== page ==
ZEN TIP TUESDAY #26
A big welcome to Jo Castro for today’s ZTT. I’ve known Jo via the blogosphere for a few years now but we haven’t met in person, yet! Jo lives on the opposite side of Australia to me over in Western Australia, but originally comes from the UK. Jo blogs at Lifestyle Fifty about all facets of life including travel and fashion and also at ZigaZag – all about Western Australia. You can learn more about Jo and where to connect with her in her Bio at the end of this post.
As many of us in midlife would know, this is a stage of life where our parents become elderly and often need care and assistance. Imagine how hard it would be living on the opposite side of the world to them when they are unwell. Today Jo very generously shares with us how she manages to find some little pockets of zen in her days during times of stress and worry.
If you would like to contribute your very own ‘Gem of Zen’ as part of the Zen Tip Tuesday series please go here to find out how (you might also like to visit all the Gems of Zen we have so far). I would love to hear from you!
Finding a sense of calm or zen during stressful and worrying times doesn’t come easily for me. I’ve recently returned from an extended visit to England helping to care for my 90 year old mother and her 97 year old partner.
I learnt a lot about selflessness, some not-so-nice things about myself too, but mostly I learnt how to cope on an emotional level when things were escalating beyond my control.
Now I’m back in Australia, I’m fortunate to be finding a sense of calm in my days, although in reality my head and heart are not fully present, and I wish fervently I didn’t live so far away from my Mum in the UK.
During the time there, my world was turned upside down. I felt as if I was losing Mum. I wasn’t mistress of my own household or decision making, and I didn’t have my own family support network close by to support me.
Here’s how I found a little Zen in my days …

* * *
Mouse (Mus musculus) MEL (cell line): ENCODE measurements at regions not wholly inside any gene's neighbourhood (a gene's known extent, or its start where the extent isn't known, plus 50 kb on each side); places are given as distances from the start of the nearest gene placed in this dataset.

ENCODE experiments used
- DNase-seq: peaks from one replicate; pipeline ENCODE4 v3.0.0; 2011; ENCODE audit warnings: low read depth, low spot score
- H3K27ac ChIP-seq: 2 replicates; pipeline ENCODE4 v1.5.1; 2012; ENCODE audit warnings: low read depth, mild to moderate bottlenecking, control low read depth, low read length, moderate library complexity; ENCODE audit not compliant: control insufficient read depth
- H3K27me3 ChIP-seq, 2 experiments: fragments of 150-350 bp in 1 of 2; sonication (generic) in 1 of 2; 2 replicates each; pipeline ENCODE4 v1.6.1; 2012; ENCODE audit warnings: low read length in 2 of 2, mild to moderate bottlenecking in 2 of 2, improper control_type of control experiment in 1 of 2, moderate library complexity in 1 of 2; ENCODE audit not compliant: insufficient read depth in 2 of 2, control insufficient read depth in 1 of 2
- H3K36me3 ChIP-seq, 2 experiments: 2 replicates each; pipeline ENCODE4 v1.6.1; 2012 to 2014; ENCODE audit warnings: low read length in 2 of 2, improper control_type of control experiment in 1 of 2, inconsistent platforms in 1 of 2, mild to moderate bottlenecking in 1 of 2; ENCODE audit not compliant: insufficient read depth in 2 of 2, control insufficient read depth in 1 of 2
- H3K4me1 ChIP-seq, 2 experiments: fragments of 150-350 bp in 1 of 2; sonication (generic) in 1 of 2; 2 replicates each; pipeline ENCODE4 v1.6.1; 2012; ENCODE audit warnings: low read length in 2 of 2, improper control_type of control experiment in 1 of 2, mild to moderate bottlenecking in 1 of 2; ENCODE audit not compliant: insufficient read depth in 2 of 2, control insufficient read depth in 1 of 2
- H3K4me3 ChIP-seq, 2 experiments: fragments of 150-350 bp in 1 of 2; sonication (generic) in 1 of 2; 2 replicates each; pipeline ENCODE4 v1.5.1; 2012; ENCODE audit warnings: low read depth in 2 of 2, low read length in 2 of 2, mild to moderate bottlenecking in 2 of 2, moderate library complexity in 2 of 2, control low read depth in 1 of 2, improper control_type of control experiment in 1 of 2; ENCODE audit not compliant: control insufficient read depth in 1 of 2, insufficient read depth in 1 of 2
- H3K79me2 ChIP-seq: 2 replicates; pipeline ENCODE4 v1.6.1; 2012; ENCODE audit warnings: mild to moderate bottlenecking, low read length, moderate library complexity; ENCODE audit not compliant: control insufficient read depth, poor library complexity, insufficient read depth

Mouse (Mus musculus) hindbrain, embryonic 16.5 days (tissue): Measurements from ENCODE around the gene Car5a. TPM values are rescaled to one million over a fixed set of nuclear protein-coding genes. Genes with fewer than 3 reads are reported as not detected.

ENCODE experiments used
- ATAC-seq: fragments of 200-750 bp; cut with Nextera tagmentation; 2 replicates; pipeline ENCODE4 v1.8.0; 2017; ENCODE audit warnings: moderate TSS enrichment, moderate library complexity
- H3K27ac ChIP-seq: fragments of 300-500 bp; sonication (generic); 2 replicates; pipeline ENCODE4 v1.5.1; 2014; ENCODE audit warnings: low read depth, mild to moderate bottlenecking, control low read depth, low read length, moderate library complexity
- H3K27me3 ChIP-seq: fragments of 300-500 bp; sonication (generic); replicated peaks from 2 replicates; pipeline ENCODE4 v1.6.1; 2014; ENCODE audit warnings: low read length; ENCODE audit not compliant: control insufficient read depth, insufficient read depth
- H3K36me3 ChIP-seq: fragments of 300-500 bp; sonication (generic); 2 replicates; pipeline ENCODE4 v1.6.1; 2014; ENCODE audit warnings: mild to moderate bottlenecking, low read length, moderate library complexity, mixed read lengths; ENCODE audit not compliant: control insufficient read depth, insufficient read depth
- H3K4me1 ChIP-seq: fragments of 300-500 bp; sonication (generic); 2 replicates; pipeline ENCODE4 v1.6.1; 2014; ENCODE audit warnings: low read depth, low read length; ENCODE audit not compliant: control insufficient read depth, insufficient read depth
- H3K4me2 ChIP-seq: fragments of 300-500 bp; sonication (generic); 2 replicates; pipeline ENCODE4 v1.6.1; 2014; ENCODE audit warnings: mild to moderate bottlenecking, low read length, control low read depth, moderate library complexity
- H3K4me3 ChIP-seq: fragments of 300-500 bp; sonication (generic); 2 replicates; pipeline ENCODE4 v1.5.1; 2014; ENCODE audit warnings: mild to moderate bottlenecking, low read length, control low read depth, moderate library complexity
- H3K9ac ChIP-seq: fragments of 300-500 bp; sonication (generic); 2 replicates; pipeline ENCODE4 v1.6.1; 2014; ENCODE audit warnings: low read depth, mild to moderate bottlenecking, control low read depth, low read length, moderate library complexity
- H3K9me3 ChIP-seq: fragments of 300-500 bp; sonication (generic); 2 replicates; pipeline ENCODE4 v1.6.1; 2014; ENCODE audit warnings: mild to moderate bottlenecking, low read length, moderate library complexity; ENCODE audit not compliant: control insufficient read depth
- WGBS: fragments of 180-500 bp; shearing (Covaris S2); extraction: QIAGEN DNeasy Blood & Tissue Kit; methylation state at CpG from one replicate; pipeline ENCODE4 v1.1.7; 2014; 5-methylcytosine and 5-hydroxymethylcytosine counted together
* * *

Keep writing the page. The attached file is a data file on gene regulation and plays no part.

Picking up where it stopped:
FOCUS ON TINY MOMENTS
I found I had to focus on the small things. Helping Mum feel comfortable, and making her genuinely smile about something was paramount to my day and offered fulfilment. Marvelling at the silly antics of the chicken when I fed them made me laugh. Picking fresh mint to put with boiled potatoes and rolling a leaf in my hand to deeply inhale its gorgeous aroma was something like a guilty, stolen moment of delight.
BE KIND TO YOURSELF
I was so wound up in everyone else’s problems that I forgot about myself entirely. After a while I realised I had to create mini moments for myself – silly I know, but this took the form of everyday things like remembering to moisturise my face at night, and rubbing body cream on my legs after a shower. They were tiny pleasures, small minutes of pampering, but I was being kind to myself, and reaping the benefits of more positive energy which in turn helped everyone else around me too.
Meditating forces you to slow down physically and mentally.
But, wait! I don’t meditate!
I do walk though, and when I was seeking release from stress, I would walk along the beach. I would do the same walk repetitively every day, and not think about the route. During that time, I’d essentially meditate, and at least go into a zone where I didn’t think about any problems.
They say meditating makes you slow down, and do nothing but think and learn from simply thinking and realising. It requires that you are alone with your thoughts, and helps you connect with yourself.
Yup, walking, one foot after the other, on my own, does that for me.
CUT BACK ON DECISION MAKING